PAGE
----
Life around the world

Wednesday, 26 March, 2014 - 07:24

How to not get lost in translation

by GraceL

You may have seen my post about film culture a couple of months ago in which I wrote that I enjoy watching films in another language, and often without subtitles. I decided to take this to another level and went to see a play at the weekend that was completely in dialect. The dialect is spoken in Northern parts of Germany and is called "Plattdeutsch" (meaning Low German) and it can be quite different to High German (standard German). It is very common for dialect to be spoken in smaller villages and towns. The play was performed in a local village by people who live there.

Watching this play was really interesting for me as I can't speak this dialect so it was like watching it in a totally different language at first. When you are watching something actively, however, I feel that even when you don't speak a language, you can still understand what is happening because it is being performed right in front of you. This also means that, sometimes, you can start to understand a few words; maybe they are similar to your own native language or, in my case when I saw this play, similar to High German which I learn as a second language. When watching something like a play or a film, it can be easy to let the lack of understanding of a language stop you from understanding what you’re watching, so I have put together a few simple tips to help you get the most out of your viewing experience. Here I have said that they will help you to understand a play in a foreign language, but the tips are also suitable for watching films too.

Do read the story.
If the play is an adaptation from a book then try reading the book first; either in your native language or English, if you are able to. By doing this you have an understanding of the story before you watch it, making it easier to follow. If you decide to read the book in English, you can read at your own speed, which will prepare you for the play which will go at a much faster pace. Alternatively, you could read a short summary on the internet.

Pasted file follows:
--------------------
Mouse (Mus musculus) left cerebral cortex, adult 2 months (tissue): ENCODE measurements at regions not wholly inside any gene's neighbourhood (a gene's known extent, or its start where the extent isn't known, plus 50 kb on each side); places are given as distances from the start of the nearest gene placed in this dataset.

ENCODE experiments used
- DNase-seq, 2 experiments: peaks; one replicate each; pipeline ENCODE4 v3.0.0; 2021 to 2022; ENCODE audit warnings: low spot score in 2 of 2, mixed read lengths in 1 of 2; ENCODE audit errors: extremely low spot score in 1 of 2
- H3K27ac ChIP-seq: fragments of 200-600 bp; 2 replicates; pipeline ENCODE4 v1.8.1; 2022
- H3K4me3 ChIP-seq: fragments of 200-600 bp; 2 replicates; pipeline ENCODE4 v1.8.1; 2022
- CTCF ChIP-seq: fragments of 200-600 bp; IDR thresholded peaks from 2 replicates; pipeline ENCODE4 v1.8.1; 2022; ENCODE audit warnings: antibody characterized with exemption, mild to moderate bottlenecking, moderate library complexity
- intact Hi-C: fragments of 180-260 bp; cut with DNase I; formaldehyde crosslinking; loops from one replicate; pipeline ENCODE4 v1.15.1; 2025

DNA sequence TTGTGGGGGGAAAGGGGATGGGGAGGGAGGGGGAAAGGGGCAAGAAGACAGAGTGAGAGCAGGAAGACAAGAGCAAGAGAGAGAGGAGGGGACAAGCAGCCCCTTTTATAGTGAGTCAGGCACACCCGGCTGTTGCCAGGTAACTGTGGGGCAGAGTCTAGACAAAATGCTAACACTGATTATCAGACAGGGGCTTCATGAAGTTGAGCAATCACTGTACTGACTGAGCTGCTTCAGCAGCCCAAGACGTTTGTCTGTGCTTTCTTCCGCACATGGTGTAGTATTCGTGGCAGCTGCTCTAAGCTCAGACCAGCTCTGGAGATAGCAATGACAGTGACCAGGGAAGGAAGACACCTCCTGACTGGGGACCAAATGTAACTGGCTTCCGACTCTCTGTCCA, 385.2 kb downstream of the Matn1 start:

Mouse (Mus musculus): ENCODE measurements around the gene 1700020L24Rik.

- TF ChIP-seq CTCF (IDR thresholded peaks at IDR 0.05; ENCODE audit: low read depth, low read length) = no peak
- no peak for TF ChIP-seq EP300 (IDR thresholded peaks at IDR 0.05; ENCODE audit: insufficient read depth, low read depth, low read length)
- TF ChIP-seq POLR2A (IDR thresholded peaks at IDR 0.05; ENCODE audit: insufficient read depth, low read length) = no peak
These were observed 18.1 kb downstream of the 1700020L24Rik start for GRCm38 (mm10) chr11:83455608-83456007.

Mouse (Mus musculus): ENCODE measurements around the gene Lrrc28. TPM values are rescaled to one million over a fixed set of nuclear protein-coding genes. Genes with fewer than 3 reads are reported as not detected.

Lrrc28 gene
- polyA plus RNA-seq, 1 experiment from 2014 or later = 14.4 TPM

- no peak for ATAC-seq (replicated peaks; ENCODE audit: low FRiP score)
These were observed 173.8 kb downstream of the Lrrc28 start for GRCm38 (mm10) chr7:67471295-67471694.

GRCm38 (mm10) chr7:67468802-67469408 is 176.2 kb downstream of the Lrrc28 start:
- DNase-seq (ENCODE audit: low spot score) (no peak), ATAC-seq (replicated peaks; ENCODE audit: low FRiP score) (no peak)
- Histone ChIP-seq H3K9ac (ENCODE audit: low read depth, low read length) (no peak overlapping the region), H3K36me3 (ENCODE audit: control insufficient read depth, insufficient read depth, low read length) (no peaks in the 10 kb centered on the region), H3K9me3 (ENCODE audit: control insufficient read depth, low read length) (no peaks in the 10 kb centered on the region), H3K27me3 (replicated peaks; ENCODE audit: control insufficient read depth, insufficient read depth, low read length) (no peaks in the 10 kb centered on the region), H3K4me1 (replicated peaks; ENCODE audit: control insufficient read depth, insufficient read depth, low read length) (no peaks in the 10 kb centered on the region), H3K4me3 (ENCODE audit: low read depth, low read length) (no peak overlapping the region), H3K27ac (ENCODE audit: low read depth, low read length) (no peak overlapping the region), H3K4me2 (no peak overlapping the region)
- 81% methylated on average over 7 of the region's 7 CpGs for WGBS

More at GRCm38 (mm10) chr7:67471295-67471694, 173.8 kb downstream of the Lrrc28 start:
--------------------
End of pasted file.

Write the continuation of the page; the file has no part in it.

Don’t try to understand every word.
It is important not to dwell on every single word you don’t understand, a general understanding of what is happening is enough. It is easy to be overwhelmed when the language in a film is more advanced and not the level you are accustomed to but even some of the best linguists don’t understand every word! If you find that the language is very hard to understand; try to look at what the characters are doing, how they are behaving and you will more than likely be able to follow what is happening.

Do choose something that interests you.
A play that is something of interest to you will be far more enjoyable and much easier to understand that something you may find boring. When you enjoy watching something you are much more likely to learn from the experience, for example, if you like comedy, you may remember a particularly funny scene afterwards and be able to recall the joke that made you laugh. You will benefit much more in the long term.

I hope that these tips are helpful and I would really love to know if you decide to use them! If you have any more tips for other users, please comment and post them.

Language level

Is it difficult to understand plays or films in a foreign language? Do you have any tips for watching plays and films in a foreign language?

English courses near you